Students need to prioritize life over grades


By Edwin Fonseca-Perez

Samantha Mackley

Art by Edwin Fonseca-Perez
[dropcap style=”light” size=”5″]T[/dropcap]he A’s for resumes epidemic has not only begun to absorb adolescent life, but has also become an increasingly praised idea in modern society. From as early as elementary school, teachers guide us to do our best on every assignment and test.
The moment teenagers enter high school, however, teachers educate students that it is important to make relations with their academic advisor and to enroll and engage in the right courses and activities. It has become normal for students to study from dusk until dawn to get the best grade possible.
Director of Yale Pediatric Sleep Center, Dr. Craig Canapari, found in his studies that students experience issues with increased homework. In many academically focused high schools across the nation, a simple A is not enough for these students; rather, it must be within the top 3-5 percent.
USA Today reported that the eight Ivy Leagues combined had a total of 281,060 applicants for the class of 2021. The average Grade Point Average (GPA) of high schoolers before entering one of the ivy leagues was a 4.05 (weighted), and some students had as high as a 4.19 GPA when entering Yale. Similarly, lists of extracurricular activities and other ways to increase students’ chances of admission are widely published on the internet. One list Prep Scholar made said that organization includes a list and six steps to follow to be successful in them.
With increased interest in Ivy League schools from students across the nation, acceptance rate at Ivy League schools have dropped by an average of 7.3 percent in the last decade according to Ivy Coach. Specifically, the acceptance rate at Cornell University has dropped 14.7 percent in this time. No Ivy league school remains with an acceptance rate above 15 percent. This dramatic drop of acceptance at highly sought out schools has not only increased the stress on students but has also caused a frenzy of false interest in extracurriculars.
What is supposed to be the pursuit for a higher level of education has become a competition, creating cutthroat children willing to do anything to be at the top of their class.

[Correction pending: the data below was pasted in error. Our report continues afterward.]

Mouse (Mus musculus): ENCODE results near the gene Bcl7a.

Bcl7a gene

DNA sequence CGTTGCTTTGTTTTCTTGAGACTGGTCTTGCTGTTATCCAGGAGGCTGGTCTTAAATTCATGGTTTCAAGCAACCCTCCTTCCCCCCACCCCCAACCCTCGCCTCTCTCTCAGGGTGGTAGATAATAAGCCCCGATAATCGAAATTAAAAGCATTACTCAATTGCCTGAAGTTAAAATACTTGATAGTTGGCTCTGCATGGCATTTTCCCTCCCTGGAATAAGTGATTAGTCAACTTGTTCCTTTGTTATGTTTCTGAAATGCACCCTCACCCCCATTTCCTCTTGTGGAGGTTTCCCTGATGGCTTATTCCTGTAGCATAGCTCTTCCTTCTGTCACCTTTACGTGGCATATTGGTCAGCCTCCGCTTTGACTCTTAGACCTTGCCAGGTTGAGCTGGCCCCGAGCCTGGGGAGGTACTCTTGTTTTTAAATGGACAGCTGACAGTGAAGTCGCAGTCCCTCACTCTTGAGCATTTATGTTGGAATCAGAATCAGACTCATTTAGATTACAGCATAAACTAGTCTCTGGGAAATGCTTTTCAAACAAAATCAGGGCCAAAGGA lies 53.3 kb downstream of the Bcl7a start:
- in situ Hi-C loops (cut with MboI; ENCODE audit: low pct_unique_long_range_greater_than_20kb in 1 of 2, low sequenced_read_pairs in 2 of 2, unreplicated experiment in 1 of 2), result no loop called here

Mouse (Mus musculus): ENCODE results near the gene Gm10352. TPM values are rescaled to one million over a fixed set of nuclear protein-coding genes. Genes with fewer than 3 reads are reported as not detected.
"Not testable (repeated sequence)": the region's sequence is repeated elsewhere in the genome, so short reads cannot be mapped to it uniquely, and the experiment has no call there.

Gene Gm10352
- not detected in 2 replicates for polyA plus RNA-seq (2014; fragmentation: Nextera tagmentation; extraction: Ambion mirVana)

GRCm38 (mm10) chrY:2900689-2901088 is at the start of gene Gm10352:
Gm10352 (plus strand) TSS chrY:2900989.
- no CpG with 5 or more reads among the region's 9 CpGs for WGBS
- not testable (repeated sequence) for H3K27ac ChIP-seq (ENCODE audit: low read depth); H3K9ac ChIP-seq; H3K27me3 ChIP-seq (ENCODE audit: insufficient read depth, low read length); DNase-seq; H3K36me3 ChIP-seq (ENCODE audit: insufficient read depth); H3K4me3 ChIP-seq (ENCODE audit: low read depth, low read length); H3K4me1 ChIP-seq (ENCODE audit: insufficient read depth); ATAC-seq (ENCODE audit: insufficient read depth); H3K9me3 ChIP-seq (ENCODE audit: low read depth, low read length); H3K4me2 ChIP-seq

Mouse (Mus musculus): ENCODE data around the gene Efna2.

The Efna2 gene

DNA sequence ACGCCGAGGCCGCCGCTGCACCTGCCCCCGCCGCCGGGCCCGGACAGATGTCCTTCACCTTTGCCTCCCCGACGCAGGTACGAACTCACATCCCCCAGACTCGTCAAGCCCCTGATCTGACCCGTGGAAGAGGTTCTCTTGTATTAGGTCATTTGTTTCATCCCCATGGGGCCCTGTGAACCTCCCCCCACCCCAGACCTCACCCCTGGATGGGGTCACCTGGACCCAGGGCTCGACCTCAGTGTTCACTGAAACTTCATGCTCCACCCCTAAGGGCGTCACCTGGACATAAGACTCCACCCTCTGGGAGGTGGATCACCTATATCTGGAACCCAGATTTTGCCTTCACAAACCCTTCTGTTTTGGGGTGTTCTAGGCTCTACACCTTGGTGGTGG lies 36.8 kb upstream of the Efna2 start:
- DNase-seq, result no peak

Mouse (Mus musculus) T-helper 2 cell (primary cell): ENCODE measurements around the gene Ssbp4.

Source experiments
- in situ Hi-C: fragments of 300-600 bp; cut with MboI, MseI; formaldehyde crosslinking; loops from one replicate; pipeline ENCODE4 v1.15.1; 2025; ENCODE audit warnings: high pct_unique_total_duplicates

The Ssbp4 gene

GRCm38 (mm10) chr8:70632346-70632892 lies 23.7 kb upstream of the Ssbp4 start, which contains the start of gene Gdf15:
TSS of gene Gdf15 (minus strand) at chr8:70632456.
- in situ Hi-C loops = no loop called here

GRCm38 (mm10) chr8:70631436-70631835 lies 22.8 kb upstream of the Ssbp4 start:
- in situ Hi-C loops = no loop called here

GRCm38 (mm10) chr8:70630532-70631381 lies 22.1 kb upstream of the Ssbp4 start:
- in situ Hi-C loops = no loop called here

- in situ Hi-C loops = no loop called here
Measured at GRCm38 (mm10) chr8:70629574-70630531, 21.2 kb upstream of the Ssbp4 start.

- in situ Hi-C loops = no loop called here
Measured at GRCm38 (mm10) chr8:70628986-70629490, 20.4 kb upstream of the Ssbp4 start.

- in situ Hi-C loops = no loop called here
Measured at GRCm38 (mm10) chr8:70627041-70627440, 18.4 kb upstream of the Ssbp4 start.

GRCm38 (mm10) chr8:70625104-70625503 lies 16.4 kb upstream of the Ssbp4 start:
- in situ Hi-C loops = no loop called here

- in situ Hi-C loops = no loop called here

The Josephson Institute Center for Youth Ethics surveyed 43,000 high school students in public and private high schools and found that 59 percent of students admitted to cheating on a test during the 2016-17 school year.
Additionally, the Institute found that one third of students confessed that they used the internet to plagiarize an assignment.
The amount of cheating in both public and private high schools has skyrocketed in recent years. Researcher Don McCabe found that 95 percent of students admit to cheating at one point or another, whether it be on an assignment, homework or a test.
One of the main reasons for the cheating and stress American teenagers endure is the cutthroat environment of their class. The sole purpose of high school is no longer to gain as much knowledge as possible, but to load as many Advanced Placement (AP) classes on a student’s schedule while getting impeccable grades.
Students do not wish to truly understand the concepts of the classes they are taking, they just want a perfect GPA on their transcript. In the mind of a student, cheating to get a better grade at the time is far more valuable than getting a zero for incompletion or a failing test grade.
Additionally, when high schoolers view homework assignments as busy work without much reward, the assignments become the lowest of their priorities.
Considering the rigorous academic load students commonly take, cheating is not completely irrational or irresponsible. In consequence, the assignment is unlikely to be completed, creating an almost irresistible temptation to receive answers from a peer.
Students are not the only ones to blame in this epidemic. Influential adults in high schoolers’ lives are just as responsible for the shift in educational expectations.
[quote]More commonly, students have begun feeling immense pressure to succeed at the highest level from their own parents.[/quote] In as study done by New York University, chronic stress was attributed in part to parental pressure. They found that when schools began adding more difficult classes, parents responded. The article states, “Parents, in turn, may demand their child take advanced placement courses, even in cases when they are told their child may not be a good fit for the course.” An article written by the Neo Politico said some teachers still believe in the original meaning of education, teaching detached from the weight society places on high grade point averages.
With the increased praise on high achieving students who attend Ivy League universities, students must put their best interest in mind.
It is time high schoolers stop focusing solely on perfect grades in the hardest classes, along with a slew of activities they could not care less about, all to go on a transcript.
As Eleanor Roosevelt once said, “The purpose of life is to live it, to taste experience to the utmost, to reach out eagerly without fear for newer and richer experience.” Which is advice many teenagers need to heed, knowing that the quality of life will not be measured by a high school GPA, but what they choose to do with the knowledge they acquire and how they utilize it to help those around them.